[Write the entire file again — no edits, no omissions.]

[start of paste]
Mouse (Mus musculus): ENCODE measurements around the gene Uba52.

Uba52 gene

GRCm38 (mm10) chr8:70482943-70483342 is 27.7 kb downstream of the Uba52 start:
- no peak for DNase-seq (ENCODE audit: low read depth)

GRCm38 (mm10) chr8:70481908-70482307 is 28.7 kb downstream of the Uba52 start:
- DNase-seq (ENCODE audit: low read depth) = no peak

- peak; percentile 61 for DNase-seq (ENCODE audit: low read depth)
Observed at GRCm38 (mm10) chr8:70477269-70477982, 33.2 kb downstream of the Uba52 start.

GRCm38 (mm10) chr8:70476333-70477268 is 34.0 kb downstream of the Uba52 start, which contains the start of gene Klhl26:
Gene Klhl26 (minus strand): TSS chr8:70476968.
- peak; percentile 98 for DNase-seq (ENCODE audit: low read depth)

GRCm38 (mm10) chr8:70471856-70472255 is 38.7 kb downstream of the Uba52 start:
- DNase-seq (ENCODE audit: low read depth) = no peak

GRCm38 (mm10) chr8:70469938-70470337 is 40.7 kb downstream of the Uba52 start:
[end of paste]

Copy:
Mouse (Mus musculus): ENCODE measurements around the gene Uba52.

Uba52 gene

GRCm38 (mm10) chr8:70482943-70483342 is 27.7 kb downstream of the Uba52 start:
- no peak for DNase-seq (ENCODE audit: low read depth)

GRCm38 (mm10) chr8:70481908-70482307 is 28.7 kb downstream of the Uba52 start:
- DNase-seq (ENCODE audit: low read depth) = no peak

- peak; percentile 61 for DNase-seq (ENCODE audit: low read depth)
Observed at GRCm38 (mm10) chr8:70477269-70477982, 33.2 kb downstream of the Uba52 start.

GRCm38 (mm10) chr8:70476333-70477268 is 34.0 kb downstream of the Uba52 start, which contains the start of gene Klhl26:
Gene Klhl26 (minus strand): TSS chr8:70476968.
- peak; percentile 98 for DNase-seq (ENCODE audit: low read depth)

GRCm38 (mm10) chr8:70471856-70472255 is 38.7 kb downstream of the Uba52 start:
- DNase-seq (ENCODE audit: low read depth) = no peak

GRCm38 (mm10) chr8:70469938-70470337 is 40.7 kb downstream of the Uba52 start: